In part four of a six-part series on local foods, Patty Cantrell of the Michigan Land Use Institute’s Entrepreneurial Agriculture Program discusses some of the programs across the country that are helping local food entrepreneurs get started. Some organizations offer training for new farmers, and several state governments have grant or incentive programs to help farmers diversify. There are also programs to help aspiring local food producers find land to farm. Educational programs that train youth in agriculture and help them find financing can play a key role in launching local food entrepreneurs.
USDA Releases Farm Income Forecast
Net farm income is forecast to be $86.9 billion in 2008, little changed from the record $86.8 billion farmers are estimated to have earned in 2007 reports the USDA's 2008 Farm Income Forecast. A large increase in the value of crop production is offset by rising production costs for the farm sector. In 2008, current commodity and input forecasts indicate that incomes will likely be lower for cotton, specialty crop, and livestock operations.
> More Breaking News
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SARE Outreach Educational Sponsorship Program
SARE Educational Sponsorships provide financial support for educational events that advance SARE grantees or project results to beginning, minority, underserved and/or commodity producers and/or the extension and educational professionals that serve them. Sponsorships are available in the amount of $500-$5000. Sponsorships are available to organizations or individuals providing educational services to farmers, ranchers, or agricultural professionals.
Rolling applications are accepted on a quarterly schedule with the following deadlines: December 15, April 15, July 15, October 15.
American Lamb Industry Matching Grant
The Industry Matching Grant program was designed to fund projects and activities that promote American Lamb and further the goals and objectives of the American Lamb Board's Strategic Plan. The American Lamb Board strongly encourages that all projects and activities are a collaborative partnership between the suppliers, first handlers, retailers, promotions and festivals, research and education entities, foodservice operators, etc.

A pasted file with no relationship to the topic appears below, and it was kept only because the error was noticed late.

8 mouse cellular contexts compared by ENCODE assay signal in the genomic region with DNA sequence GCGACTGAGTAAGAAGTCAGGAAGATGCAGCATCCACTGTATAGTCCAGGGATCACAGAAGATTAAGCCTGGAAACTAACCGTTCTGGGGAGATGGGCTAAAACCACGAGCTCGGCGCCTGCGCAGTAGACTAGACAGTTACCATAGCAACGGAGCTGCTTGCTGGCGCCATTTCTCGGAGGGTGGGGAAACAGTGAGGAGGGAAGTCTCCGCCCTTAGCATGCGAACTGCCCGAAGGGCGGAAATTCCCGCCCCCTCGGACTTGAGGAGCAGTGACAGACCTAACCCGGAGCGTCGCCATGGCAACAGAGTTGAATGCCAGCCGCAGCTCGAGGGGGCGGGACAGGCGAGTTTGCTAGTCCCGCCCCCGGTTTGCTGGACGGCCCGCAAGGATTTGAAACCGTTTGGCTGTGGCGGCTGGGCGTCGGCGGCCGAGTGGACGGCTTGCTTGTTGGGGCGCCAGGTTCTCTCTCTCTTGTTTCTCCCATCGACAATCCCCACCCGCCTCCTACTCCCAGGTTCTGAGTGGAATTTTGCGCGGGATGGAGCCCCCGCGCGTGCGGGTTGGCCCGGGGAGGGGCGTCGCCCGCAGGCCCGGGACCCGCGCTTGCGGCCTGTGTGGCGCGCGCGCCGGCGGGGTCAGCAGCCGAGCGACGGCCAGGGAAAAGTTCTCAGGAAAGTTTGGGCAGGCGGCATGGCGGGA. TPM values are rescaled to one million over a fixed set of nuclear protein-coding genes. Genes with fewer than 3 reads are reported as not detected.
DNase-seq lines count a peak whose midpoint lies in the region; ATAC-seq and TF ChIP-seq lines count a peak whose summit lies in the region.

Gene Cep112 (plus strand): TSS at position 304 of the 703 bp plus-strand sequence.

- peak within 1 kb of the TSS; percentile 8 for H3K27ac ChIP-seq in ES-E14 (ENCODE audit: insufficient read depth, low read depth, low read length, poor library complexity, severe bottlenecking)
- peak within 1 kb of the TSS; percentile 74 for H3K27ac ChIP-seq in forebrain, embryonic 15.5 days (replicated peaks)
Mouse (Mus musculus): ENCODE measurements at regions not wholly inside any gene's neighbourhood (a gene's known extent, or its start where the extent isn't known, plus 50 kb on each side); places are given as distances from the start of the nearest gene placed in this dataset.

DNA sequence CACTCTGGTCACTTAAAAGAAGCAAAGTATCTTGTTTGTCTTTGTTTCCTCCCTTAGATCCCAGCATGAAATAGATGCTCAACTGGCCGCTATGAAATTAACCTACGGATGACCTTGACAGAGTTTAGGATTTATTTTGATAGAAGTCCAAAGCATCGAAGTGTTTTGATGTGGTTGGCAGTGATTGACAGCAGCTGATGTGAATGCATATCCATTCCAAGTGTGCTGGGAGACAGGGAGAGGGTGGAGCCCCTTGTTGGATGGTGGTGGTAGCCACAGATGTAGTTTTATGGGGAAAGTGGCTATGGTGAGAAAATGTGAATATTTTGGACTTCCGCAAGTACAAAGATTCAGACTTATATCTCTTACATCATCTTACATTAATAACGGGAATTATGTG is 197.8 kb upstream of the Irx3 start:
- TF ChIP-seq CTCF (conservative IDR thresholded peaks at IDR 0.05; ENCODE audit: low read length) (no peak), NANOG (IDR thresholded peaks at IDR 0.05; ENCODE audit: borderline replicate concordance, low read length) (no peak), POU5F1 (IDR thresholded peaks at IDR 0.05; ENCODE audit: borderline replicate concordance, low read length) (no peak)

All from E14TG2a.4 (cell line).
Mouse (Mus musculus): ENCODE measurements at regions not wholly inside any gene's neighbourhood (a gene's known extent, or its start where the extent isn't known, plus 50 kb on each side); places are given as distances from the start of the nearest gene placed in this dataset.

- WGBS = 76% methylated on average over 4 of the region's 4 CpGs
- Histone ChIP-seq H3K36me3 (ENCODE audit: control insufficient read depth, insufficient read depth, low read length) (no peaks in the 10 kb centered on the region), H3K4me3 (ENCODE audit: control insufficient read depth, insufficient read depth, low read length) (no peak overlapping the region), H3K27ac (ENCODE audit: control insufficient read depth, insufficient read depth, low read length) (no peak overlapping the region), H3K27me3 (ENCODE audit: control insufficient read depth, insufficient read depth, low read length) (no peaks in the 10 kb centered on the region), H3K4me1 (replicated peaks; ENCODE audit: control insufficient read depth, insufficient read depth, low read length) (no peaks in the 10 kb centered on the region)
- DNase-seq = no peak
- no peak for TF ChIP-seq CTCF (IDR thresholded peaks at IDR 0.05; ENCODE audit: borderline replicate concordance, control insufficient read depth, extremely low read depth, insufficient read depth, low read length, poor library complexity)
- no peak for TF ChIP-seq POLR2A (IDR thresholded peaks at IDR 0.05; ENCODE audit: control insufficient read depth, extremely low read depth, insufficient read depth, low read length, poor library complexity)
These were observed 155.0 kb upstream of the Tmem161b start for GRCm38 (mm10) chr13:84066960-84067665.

Proposals are due December 31, 2008.
Mississippi Specialty Crop Block Grant Program
The State of Mississippi is designated to receive $107,038.75 for fiscal year 2008 from the United States Department of Agriculture to make grants available to provide assistance for specialty crops. Proposals are encouraged from state and local organizations, academia, producer associations, industry or community-based groups, and other specialty crop organizations. To be eligible for a grant, projects must enhance the competitiveness of specialty crops. The maximum grant awarded will be $30,000.
Proposals are due January 15, 2009.
> More Funding Opportunities
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Northern Michigan Small Farm Conference
January 31, 2009
"Building a Strong Community Supported Agriculture System" is the topic for this tenth annual event. The conference features keynote speaker Fred Kirschenmann, as well as a special youth conference track with keynote speaker Daniel Salatin and youth workshop sessions. Several concurrent sessions for adult participants are offered on various topics.
Iowa Fruit and Vegetable Growers and Marketers Conference
January 29-31, 2009
West Des Moines, Iowa
This 3-day conference of the Iowa Fruit & Vegetable Growers Association, Iowa Farmers Market Association and the Iowa Department of Agriculture and Land Stewardship focuses on Better Production, Safer Handling, Smarter Marketing. The first day looks at what’s new & different for fruit & vegetable production, the second day deals with ensuring food safety, and the final day concentrates on improving markets.
Tennessee Agritourism Conference
January 26-27, 2009
For aspiring agritourism farmers, the conference is a way to begin to assess whether they and their farm operations are well suited to this new farm business. New or prospective farmers get the chance to spend lots of time with experienced operators who can share plenty of useful stories and ideas. Serious agritourism farmers upgrade their professional skills and learn how to improve their farms’ attractions. A pre-conference tour visits local farms in the Chattanooga area, including an orchard, a “fall fun” agritourism farm and a winery.
> More Events